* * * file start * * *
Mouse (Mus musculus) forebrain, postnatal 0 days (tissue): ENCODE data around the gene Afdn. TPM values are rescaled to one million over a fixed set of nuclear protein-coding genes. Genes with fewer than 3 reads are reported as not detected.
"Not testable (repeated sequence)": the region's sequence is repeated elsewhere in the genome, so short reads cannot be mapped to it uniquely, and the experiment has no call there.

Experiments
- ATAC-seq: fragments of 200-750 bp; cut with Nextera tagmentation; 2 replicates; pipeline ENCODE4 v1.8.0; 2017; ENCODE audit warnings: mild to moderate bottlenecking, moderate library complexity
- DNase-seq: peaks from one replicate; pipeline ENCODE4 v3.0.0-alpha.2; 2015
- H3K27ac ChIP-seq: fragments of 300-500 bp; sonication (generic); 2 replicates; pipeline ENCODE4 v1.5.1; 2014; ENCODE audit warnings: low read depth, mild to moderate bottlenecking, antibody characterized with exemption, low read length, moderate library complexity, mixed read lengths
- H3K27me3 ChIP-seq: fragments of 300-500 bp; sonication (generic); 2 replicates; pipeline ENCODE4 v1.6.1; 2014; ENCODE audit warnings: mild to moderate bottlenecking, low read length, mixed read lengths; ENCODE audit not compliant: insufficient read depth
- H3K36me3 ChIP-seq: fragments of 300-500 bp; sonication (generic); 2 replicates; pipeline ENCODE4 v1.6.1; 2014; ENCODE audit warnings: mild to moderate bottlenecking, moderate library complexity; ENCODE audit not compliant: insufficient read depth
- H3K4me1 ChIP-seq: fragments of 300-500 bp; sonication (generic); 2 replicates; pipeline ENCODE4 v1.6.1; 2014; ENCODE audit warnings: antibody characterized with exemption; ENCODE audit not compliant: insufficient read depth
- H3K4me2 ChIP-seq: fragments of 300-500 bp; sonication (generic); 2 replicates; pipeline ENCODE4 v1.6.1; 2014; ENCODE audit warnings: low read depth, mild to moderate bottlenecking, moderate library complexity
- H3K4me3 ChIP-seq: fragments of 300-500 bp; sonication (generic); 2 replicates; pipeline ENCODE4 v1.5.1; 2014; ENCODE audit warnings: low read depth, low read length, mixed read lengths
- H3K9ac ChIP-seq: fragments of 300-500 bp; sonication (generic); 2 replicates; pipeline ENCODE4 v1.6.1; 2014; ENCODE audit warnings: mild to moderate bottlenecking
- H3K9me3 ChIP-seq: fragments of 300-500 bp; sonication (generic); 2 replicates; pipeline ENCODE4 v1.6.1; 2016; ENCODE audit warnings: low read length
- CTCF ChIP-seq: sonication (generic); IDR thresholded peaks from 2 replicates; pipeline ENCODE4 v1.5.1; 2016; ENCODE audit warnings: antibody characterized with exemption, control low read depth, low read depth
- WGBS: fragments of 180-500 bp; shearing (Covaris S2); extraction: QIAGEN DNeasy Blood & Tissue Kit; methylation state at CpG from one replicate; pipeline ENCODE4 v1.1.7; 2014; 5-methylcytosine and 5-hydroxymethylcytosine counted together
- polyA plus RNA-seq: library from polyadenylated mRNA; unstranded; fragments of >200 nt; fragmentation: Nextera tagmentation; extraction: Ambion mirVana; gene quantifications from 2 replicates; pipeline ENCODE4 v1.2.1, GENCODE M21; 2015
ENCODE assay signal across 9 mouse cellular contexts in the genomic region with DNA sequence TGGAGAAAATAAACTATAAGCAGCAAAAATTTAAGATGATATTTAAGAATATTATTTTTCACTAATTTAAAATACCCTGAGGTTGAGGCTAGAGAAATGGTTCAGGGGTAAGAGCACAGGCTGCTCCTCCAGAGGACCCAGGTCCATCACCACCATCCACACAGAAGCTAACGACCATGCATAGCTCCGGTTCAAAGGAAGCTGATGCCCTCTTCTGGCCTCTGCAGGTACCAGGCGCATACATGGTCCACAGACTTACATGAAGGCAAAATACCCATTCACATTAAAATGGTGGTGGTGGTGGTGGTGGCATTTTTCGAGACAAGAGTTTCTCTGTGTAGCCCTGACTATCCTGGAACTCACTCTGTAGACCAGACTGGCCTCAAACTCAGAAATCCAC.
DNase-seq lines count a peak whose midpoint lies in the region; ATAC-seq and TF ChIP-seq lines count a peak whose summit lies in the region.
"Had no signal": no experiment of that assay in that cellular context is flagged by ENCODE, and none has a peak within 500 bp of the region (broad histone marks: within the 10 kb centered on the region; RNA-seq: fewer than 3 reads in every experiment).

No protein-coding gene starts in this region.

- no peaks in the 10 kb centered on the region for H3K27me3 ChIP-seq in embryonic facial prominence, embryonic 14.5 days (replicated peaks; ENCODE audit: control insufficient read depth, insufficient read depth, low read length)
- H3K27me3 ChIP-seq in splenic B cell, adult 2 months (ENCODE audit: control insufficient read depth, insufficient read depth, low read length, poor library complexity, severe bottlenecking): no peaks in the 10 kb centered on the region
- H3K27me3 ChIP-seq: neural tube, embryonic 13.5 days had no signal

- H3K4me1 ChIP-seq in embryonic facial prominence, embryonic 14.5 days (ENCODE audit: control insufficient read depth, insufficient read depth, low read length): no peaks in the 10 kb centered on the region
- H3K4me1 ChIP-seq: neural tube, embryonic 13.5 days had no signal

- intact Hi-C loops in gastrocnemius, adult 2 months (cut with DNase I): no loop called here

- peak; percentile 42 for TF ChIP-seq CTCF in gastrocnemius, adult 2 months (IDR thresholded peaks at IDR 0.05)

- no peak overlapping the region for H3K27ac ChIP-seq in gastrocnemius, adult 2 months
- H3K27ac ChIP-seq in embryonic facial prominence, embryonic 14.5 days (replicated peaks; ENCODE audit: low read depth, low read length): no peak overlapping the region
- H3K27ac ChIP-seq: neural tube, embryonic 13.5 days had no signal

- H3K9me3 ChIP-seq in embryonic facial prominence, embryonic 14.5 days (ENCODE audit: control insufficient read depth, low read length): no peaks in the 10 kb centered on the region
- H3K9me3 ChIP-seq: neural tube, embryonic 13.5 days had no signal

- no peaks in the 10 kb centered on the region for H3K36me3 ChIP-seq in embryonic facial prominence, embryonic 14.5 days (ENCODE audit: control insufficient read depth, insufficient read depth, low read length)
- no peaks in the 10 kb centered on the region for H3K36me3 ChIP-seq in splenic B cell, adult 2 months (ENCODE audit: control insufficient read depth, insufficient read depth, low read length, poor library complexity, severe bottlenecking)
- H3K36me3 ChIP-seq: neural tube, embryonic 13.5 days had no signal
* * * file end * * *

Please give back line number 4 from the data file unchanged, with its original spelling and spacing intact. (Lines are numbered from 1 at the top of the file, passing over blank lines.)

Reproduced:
- ATAC-seq: fragments of 200-750 bp; cut with Nextera tagmentation; 2 replicates; pipeline ENCODE4 v1.8.0; 2017; ENCODE audit warnings: mild to moderate bottlenecking, moderate library complexity